By the time of President Obamaís election in 2008, the nationís transportation system was in need of repair and many portions of the original system were still somewhat incomplete. Entering office in the midst of a recession, Congress was able to pass the American Recovery and Reinvestment Act, which allocated funding for various public works projects, including repairs to the nationís ailing highways and bridges. The act also included the Transportation Investment Generating Economic Recovery (TIGER) competitive grant program that invested $3.5 billion in 270 projects across the country.
Today, all of those projects risk being halted before completion.
The idea of an interstate network of highways and roads crossing the United States began in the 1930s. There were many ideas and plans presented to create a transcontinental system that would meet the defense needs and the anticipated traffic of a peacetime society. Amid regional and national political differences, the first attempts at such a network began in 1945, though there were no uniform standards in place. By the time President Dwight D. Eisenhower took office in 1953, less than a quarter of the highway system was deemed adequate for the then current traffic and definitely not ready for the projected levels of the future.
One year later, Congress passed the Federal-Aid Highway Act of 1954, which authorized $175 million for the interstate highway system. Eisenhower was not happy with it, however, noting that there had to be a more permanent funding source to properly establish an elaborate superhighway system that would last for generations and that it should be maintained in partnership between state and the federal government. Two years later, his goal would be achieved after much political wrangling.
The Federal-Aid Highway Act of 1956 called for uniform design standards, and included a network of free and toll roads. Regional plans could include bridges and tunnels as long as the inclusion promoted integration into the system. The act also included a one cent increase in the gas tax Ė from 2 cents to 3 cents Ė which would be put into a fund to be known as the Highway Trust Fund.
Called the greatest public works project in history, it would be nearly 35 years before it was deemed complete.
The Highway Trust Fund will be bankrupt by the fall (and possibly as early as August) unless emergency action is taken. The federal gas tax which provides much of the revenue for the fund has been at 18.4 cents per gallon since 1993. While it is more than obvious that the current funding is not adequate to meet needs, politicians have been reluctant to increase it after the backlash from the 1993 increase. The gas tax was established with the idea that those that use the roads were helping pay for them when they purchased gasoline and currently provides $34 billion in funding annually. After the increase during the Clinton presidency, Democrats lost their majorities in both the House and Senate.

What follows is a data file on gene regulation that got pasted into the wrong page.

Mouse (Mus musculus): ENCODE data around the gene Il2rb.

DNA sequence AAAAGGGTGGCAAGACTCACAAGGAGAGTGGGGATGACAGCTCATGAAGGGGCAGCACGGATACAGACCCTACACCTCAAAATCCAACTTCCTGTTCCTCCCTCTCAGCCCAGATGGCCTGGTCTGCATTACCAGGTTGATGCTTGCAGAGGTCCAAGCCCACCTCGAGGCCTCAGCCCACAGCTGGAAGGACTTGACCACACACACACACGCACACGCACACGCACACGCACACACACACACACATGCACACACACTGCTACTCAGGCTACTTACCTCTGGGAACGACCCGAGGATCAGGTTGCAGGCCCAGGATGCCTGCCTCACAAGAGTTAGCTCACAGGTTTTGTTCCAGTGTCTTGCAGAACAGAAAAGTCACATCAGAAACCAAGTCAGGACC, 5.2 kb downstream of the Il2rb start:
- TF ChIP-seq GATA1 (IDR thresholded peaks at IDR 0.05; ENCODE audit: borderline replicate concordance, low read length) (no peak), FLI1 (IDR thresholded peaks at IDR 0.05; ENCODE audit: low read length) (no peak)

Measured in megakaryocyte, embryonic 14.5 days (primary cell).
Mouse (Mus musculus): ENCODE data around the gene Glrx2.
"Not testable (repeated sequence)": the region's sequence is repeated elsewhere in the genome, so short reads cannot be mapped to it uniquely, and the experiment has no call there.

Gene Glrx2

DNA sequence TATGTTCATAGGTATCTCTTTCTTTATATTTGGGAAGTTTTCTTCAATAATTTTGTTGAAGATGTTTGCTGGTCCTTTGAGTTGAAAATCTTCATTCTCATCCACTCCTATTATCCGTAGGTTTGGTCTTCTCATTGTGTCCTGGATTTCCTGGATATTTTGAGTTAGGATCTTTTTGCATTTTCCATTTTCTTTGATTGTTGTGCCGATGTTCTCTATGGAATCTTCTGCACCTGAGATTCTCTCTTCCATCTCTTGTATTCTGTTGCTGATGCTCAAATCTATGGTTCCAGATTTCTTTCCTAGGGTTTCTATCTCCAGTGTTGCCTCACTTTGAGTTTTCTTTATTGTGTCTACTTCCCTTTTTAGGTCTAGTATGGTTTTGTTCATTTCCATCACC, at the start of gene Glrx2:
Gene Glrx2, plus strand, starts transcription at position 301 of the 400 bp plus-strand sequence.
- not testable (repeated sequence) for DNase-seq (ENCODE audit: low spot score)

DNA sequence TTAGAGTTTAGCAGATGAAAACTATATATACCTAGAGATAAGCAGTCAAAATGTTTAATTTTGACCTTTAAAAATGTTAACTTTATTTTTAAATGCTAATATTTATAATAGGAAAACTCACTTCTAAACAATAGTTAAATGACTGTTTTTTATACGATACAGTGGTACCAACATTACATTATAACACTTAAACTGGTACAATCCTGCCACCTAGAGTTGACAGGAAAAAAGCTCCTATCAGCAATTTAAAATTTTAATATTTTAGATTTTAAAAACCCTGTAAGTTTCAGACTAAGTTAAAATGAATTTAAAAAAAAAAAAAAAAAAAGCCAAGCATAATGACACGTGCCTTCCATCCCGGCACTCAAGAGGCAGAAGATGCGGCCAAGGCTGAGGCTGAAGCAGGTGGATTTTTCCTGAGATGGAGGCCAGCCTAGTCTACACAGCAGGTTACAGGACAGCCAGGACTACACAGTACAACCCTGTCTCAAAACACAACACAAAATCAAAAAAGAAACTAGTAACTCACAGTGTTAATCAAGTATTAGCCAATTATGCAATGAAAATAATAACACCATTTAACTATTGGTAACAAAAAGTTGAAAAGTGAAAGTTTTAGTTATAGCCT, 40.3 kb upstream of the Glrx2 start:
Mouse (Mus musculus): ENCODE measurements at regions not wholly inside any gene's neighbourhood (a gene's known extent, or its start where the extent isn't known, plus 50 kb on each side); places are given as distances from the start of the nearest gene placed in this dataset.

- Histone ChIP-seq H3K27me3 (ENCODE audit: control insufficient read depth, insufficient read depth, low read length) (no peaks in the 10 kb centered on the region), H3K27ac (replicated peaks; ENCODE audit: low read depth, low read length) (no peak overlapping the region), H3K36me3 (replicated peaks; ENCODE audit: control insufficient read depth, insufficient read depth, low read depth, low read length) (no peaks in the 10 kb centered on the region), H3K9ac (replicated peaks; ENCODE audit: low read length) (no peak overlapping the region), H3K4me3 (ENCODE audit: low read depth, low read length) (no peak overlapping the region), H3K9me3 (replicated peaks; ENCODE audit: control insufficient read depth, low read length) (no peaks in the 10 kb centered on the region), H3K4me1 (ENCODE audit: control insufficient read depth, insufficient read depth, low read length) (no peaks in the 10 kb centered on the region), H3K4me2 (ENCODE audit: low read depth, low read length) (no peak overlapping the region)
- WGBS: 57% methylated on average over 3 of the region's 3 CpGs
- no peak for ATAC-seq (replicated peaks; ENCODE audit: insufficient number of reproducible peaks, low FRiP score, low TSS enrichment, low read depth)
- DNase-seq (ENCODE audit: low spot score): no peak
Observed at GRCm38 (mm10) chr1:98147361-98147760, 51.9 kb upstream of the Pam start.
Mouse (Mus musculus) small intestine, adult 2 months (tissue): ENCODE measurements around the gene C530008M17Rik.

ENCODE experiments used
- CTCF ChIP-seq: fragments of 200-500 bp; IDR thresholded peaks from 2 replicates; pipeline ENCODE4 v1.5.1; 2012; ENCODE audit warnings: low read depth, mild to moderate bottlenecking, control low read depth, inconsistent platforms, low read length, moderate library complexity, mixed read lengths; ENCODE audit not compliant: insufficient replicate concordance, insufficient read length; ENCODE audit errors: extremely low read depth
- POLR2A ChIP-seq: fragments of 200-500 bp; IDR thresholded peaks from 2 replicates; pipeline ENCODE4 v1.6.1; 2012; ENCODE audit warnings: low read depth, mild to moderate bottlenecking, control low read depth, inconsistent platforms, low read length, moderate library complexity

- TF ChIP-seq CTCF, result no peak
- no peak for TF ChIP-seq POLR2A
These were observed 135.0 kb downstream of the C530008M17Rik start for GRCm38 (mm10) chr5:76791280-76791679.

Neither party has been willing to face that sort of retribution since.
In 2012, Congress pieced together a series of one-time tax changes and spending cuts unrelated to transportation to help fund the trust fund. Now that money is expected to be gone before the fiscal year ends on September 30th. In February, President Obama signed into law an additional $600 million in the TIGER grant program, which was funded by Congressí Consolidated Appropriations Act. That money, however, will not be enough to address the long-term funding needs.
The federal government provides most of the funding for highway projects.
U.S. Transportation Secretary Anthony Foxx is currently trying to gain public support for congressional approval of the presidentís proposed four-year, $302 billion plan that would keep the trust fund solvent partially through changes in corporate tax laws. Closing corporate loopholes such as those that encourage investing overseas, for example, would provide $150 billion in revenue to the fund. While that effort would be a one-time fix, it would provide enough funding for several years, allowing many more projects to go forward.
This week, Reps. John Delaney (D-Md.) and Mike Fitzpatrick (R-Pa.) wrote a letter to their colleagues to get the conversation started on the transportation funding issue. In it, the congressmen suggested the repatriation of foreign revenue and investments as per President Obamaís plan. Congress is under pressure to provide $100 billion over the next six years for highway funding.
Delaney and Fitzpatrick are also looking at a long term solution by suggesting the creation of a financing entity, the American Institute Fund, that would provide loans to state and local governments. They would repay the loans at a rate determined by the American Institute Fund. They also propose that the Treasury issue $50 billion in treasury bonds, the profits of which would go to the proposed financing entity. This is part of the bill introduced by Rep. John Delaney this year.
In a contentious election year, Congress is left with few options that seem politically expedient. The halting of projects would mean the loss of thousands of jobs, further risking the fragile forward progress the nationís economy has made thus far. However, after the Supreme Courtís recent ruling on campaign finance limits, they will also feel pressure from their corporate donors that are unwilling to let go of their massive profits. Needless to say, an increase in the gas tax is off the table.
Nevertheless, Delaneyís bill has more than 30 members of each party as co-signers to his bill. There is also some talk that Congress may do yet another quick fix and transfer money from general treasury. Sen. Barbara Boxer (D-CA) told reporters last week that there does seem to be consensus on some sort of tax reform to prevent the trust fund from going bankrupt.
For now, states are holding off plans to start any new projects until the funding issue is resolved.